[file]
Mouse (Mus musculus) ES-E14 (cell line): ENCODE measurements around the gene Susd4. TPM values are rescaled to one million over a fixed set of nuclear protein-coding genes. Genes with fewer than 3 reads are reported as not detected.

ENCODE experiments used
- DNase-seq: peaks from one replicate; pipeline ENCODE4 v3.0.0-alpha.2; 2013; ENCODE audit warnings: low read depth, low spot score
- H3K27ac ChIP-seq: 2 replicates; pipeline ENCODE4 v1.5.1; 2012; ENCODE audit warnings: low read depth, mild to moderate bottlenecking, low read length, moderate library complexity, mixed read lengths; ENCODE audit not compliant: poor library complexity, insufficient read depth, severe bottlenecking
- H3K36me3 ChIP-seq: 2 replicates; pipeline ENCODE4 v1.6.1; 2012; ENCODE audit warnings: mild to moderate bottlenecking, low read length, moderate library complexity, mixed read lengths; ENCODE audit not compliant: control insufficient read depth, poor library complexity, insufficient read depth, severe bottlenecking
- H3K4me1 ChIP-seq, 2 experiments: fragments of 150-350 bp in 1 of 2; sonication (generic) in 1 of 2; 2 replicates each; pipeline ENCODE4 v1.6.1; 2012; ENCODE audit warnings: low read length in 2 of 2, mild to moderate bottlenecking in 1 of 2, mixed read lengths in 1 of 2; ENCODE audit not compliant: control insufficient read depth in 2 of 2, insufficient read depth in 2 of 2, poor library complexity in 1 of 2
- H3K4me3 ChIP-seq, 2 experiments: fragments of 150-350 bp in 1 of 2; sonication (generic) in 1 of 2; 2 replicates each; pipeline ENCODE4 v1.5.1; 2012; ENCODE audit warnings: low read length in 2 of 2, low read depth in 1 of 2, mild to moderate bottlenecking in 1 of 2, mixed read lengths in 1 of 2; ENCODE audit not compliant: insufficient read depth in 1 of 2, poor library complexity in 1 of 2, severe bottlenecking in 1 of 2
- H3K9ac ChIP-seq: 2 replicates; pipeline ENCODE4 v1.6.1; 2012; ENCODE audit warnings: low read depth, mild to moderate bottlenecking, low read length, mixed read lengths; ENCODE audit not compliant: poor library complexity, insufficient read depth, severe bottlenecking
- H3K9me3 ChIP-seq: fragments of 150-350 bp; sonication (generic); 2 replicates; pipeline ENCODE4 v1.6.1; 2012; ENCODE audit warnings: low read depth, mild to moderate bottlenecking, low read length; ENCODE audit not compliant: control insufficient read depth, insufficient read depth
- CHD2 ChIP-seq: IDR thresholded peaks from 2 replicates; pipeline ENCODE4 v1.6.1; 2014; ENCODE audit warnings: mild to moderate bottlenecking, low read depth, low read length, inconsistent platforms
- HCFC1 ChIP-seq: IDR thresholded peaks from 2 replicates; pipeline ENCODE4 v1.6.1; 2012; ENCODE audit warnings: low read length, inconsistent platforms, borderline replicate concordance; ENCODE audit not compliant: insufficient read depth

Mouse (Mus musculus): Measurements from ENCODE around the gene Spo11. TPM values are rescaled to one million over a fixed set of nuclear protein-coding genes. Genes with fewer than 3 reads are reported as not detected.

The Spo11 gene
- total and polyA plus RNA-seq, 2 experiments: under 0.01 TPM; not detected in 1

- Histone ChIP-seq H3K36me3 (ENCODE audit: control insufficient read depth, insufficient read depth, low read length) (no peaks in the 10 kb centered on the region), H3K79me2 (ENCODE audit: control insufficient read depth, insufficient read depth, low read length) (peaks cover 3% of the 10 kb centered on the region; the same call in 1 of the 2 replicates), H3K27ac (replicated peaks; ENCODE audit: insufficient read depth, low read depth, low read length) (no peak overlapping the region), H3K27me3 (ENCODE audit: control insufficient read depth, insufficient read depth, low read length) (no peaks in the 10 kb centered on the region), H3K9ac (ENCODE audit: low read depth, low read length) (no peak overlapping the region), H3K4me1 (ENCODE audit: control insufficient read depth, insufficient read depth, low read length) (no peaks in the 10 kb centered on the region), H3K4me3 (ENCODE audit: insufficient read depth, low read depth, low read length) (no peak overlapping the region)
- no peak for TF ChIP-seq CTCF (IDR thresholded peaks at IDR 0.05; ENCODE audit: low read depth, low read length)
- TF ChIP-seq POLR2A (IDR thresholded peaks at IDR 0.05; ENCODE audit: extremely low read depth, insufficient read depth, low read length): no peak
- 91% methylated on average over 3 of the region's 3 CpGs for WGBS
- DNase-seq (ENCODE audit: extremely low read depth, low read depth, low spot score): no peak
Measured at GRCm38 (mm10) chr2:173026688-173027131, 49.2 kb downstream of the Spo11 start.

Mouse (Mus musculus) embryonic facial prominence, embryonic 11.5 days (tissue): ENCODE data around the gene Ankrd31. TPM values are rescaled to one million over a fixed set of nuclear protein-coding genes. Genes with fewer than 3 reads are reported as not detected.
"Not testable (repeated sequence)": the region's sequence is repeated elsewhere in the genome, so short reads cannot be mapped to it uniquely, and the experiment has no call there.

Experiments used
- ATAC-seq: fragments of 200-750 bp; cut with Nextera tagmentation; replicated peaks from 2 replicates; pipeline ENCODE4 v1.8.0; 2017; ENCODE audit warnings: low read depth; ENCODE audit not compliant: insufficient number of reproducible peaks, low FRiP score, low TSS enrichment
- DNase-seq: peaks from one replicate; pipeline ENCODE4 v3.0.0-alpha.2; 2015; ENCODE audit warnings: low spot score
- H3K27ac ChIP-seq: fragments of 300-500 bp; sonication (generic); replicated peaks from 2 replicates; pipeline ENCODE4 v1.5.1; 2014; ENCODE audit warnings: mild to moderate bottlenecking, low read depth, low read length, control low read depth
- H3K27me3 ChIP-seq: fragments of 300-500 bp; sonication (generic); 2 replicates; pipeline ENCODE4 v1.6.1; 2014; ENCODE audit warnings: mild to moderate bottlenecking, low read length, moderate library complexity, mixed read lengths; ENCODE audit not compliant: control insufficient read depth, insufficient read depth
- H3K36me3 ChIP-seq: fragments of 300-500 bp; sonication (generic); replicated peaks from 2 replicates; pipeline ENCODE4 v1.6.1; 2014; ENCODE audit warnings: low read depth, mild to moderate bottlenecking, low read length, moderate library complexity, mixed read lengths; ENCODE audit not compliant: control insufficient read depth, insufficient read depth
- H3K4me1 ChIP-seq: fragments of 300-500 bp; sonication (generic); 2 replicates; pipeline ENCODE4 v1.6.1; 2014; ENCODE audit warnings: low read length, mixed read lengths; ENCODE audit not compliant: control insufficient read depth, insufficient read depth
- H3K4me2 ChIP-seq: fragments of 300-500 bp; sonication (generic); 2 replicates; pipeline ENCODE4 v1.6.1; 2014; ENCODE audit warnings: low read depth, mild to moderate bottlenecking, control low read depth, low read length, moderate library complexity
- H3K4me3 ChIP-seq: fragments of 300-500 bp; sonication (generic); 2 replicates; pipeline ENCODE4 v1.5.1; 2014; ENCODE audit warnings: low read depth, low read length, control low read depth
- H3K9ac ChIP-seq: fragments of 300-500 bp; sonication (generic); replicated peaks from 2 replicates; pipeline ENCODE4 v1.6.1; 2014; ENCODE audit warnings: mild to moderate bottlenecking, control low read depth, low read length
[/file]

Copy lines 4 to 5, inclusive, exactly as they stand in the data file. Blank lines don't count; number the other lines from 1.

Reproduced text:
- H3K27ac ChIP-seq: 2 replicates; pipeline ENCODE4 v1.5.1; 2012; ENCODE audit warnings: low read depth, mild to moderate bottlenecking, low read length, moderate library complexity, mixed read lengths; ENCODE audit not compliant: poor library complexity, insufficient read depth, severe bottlenecking
- H3K36me3 ChIP-seq: 2 replicates; pipeline ENCODE4 v1.6.1; 2012; ENCODE audit warnings: mild to moderate bottlenecking, low read length, moderate library complexity, mixed read lengths; ENCODE audit not compliant: control insufficient read depth, poor library complexity, insufficient read depth, severe bottlenecking